“I am just worried that the Maynooth controversy seems to be concentrating on the wrong things. A seminary should be a place where people feel welcomed, not somewhere where they feel welcomed, not somewhere where they feel policed – after all, there are young people who haven’t yet taken a vow of celibacy.”
In 2012, Pope Benedict sent two archbishops to Maynooth to investigate whether it was “gay friendly”.
“They wanted to be reassured that neither place was, in their words, ‘gay friendly’… so they walked away happy that they were gay unfriendly, hostile to gay people – what sort of message does that send out to young men who are there who are gay, to priests who are gay?” Dr McAleese said.
The tighter controls being implemented in the seminay are part of a suite of measures announced on Wednesday by the trustees of Maynooth which included a review of “appropriate use of the internet and social media” by the 50 or so trainee priests and their staff.
Earlier this month, Archbishop Diarmuid Martin of Dublin withdrew his seminarians from Maynooth following allegations that students were using gay dating app Grindr.
Complete Article HERE!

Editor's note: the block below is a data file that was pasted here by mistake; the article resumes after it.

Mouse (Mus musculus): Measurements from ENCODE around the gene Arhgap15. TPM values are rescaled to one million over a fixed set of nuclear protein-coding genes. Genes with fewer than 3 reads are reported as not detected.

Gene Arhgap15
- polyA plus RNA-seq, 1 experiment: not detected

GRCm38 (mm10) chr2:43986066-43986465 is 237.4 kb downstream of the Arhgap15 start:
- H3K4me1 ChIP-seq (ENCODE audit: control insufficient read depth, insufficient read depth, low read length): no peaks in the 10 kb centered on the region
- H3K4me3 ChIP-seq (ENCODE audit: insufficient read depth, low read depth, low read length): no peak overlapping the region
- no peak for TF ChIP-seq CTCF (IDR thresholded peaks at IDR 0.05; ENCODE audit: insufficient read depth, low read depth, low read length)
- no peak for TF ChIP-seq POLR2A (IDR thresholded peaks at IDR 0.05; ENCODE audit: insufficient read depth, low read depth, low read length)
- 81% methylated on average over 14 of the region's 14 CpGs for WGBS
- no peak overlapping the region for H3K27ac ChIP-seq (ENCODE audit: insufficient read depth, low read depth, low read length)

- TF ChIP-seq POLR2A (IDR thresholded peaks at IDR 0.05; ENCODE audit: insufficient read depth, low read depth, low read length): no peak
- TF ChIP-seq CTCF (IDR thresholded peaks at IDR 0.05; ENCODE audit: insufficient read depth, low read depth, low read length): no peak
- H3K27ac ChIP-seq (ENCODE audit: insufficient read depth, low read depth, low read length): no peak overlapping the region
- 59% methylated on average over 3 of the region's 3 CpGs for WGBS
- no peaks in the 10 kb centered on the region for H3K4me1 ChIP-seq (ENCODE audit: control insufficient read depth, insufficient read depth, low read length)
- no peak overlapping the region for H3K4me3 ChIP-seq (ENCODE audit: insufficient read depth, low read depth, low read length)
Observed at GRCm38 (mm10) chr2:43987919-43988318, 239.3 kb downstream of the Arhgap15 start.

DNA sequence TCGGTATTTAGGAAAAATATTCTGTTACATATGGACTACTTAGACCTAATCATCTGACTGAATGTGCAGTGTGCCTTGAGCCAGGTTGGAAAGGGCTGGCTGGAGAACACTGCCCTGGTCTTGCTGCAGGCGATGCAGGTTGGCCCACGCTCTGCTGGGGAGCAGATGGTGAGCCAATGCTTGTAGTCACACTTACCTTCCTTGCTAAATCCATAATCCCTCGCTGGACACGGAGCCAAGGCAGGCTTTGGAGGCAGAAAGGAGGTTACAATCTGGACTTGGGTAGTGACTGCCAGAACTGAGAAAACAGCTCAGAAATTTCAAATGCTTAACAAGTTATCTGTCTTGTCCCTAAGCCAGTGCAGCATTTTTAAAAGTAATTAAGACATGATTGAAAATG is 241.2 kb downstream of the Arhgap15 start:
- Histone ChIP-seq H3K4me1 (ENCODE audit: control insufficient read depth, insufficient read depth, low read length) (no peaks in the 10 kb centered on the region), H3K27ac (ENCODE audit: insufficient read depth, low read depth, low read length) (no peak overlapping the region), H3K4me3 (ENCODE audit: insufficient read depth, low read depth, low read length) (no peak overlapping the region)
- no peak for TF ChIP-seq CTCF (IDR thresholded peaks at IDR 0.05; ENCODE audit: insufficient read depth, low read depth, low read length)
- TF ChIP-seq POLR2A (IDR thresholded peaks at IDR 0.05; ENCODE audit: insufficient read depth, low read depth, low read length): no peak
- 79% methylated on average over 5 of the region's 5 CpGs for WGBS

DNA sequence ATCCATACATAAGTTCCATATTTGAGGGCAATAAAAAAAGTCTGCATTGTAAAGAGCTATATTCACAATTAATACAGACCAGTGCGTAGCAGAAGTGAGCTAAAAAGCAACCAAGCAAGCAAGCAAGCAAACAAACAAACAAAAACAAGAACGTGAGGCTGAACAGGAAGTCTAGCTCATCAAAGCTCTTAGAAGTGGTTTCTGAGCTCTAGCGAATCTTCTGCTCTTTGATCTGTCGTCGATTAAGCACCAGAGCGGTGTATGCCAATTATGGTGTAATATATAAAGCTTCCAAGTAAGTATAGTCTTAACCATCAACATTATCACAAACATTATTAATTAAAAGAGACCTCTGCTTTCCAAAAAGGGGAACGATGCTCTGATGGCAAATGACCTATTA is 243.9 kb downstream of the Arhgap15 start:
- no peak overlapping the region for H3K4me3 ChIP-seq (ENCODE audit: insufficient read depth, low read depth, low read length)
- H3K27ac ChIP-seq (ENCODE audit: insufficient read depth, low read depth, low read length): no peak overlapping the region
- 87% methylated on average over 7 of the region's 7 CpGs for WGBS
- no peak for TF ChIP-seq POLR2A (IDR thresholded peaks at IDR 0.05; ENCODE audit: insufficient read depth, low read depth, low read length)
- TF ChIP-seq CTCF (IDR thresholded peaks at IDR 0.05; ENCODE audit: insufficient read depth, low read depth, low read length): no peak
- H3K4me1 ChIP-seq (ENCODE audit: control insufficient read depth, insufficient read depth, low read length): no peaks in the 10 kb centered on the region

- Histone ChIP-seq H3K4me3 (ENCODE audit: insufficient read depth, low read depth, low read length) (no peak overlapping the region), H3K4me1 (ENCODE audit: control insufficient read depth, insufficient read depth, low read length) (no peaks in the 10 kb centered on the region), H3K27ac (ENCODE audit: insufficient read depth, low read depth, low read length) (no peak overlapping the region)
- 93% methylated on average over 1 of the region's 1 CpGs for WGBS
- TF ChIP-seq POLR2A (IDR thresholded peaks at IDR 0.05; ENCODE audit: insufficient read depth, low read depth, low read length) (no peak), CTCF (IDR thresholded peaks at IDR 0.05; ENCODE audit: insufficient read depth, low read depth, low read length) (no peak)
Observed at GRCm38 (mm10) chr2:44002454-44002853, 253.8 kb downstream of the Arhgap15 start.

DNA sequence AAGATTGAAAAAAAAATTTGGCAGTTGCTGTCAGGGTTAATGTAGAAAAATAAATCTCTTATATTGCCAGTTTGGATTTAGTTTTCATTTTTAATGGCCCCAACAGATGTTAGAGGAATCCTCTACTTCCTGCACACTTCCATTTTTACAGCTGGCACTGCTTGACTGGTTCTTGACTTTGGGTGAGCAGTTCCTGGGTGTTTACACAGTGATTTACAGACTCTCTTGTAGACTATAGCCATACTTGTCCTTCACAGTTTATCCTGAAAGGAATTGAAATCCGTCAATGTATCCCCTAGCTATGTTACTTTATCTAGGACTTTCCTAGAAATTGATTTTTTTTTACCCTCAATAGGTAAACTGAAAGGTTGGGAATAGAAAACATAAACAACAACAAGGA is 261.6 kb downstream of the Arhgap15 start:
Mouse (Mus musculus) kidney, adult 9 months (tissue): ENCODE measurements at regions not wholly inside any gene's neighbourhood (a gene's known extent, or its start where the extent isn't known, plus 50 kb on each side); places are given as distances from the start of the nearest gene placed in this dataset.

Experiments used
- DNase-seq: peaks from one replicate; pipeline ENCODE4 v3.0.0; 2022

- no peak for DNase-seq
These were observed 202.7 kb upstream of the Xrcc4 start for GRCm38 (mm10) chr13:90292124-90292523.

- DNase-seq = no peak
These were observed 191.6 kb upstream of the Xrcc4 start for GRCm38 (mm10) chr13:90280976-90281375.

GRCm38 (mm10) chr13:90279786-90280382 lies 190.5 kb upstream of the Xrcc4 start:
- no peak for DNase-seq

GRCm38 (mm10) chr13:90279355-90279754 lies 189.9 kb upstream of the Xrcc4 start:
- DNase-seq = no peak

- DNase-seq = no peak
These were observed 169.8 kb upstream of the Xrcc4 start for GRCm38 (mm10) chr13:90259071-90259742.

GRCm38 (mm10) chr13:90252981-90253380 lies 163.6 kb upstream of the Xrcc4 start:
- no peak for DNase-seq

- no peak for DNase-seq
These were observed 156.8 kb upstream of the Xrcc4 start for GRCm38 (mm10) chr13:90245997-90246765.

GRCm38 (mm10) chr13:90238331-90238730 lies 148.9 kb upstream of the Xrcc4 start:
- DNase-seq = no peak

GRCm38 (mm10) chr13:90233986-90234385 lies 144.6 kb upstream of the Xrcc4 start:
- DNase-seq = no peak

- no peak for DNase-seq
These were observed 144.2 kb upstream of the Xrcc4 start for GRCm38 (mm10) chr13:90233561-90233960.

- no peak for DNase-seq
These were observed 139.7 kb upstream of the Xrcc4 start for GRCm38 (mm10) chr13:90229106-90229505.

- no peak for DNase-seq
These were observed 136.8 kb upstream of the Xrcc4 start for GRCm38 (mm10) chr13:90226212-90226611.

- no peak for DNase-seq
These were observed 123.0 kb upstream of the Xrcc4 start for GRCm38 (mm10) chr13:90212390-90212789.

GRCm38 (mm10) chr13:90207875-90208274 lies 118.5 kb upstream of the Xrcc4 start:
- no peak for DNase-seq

Earlier this year, a small group of self-identified homophobic men were given the chance of a lifetime. They were presented with the rare opportunity to prove — despite the pervasive theory that homophobia is an expression of repressed homosexuality — that they themselves are actually straight.
And they failed! Lol.
Such are the results of a study recently published in the Journal of Sexual Medicine, titled “Homophobia: An Impulsive Attraction to the Same Sex?”
Researchers at the University of Geneva tested 38 heterosexual male subjects by having them first rate their levels of “homonegativity” to determine how antigay each of them were. Then the men participated in a sneaky little series of photo experiments designed “to evaluate their impulsive approach tendencies toward homosexual stimuli.”